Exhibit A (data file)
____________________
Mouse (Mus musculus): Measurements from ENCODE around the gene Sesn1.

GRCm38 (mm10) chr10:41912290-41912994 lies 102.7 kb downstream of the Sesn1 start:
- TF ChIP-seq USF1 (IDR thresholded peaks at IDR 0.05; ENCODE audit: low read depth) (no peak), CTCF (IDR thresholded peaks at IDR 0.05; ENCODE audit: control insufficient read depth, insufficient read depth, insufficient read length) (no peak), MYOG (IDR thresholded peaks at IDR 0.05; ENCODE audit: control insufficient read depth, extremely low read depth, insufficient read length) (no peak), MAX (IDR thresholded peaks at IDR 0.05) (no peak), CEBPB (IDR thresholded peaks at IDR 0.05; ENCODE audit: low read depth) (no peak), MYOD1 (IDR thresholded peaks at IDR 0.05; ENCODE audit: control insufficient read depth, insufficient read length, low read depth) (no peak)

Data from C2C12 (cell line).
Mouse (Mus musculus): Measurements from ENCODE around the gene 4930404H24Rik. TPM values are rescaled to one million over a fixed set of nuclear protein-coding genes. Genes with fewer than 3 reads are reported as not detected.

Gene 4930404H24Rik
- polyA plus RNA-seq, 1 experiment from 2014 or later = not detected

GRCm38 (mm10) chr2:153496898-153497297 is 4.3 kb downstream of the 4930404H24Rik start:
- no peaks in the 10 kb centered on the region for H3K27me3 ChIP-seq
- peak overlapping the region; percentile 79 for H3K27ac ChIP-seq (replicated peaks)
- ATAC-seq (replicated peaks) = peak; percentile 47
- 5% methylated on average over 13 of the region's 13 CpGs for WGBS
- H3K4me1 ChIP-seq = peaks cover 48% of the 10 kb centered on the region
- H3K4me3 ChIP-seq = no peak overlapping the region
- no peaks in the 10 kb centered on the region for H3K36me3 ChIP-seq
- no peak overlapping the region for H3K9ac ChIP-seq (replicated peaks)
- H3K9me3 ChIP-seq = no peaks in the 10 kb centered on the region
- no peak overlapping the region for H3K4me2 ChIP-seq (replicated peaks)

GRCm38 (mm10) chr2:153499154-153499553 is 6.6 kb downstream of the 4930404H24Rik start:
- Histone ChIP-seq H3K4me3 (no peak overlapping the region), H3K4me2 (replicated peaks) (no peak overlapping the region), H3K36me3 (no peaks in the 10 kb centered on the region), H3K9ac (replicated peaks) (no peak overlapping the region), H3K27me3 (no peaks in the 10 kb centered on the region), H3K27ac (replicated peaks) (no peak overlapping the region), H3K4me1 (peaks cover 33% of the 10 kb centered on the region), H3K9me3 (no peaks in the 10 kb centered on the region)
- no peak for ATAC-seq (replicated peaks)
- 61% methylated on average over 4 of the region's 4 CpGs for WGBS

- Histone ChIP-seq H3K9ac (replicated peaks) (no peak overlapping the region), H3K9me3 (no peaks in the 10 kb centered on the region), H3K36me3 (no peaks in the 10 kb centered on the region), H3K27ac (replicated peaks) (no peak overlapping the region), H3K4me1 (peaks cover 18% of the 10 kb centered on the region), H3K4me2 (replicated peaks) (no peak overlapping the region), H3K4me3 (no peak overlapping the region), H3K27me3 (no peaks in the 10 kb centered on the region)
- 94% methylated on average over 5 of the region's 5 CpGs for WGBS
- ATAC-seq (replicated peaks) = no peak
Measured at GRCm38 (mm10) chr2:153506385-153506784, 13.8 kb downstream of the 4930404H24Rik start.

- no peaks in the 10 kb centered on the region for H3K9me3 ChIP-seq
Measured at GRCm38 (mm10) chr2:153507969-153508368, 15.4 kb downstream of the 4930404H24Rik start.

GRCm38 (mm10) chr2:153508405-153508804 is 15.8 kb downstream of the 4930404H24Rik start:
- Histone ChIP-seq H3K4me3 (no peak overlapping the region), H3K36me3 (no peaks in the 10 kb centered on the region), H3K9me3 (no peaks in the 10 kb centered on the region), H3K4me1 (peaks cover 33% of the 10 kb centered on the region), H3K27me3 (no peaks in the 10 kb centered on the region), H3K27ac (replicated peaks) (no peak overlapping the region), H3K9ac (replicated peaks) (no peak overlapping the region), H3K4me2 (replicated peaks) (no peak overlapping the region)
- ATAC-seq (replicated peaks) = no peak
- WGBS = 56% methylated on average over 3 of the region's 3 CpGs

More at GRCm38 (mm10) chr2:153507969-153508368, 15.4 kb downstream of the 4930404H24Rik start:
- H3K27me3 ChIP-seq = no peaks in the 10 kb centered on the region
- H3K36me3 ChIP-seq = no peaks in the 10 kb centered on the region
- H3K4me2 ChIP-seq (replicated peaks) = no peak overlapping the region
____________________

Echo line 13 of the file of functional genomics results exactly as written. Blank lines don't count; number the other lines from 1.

- H3K4me1 ChIP-seq = peaks cover 48% of the 10 kb centered on the region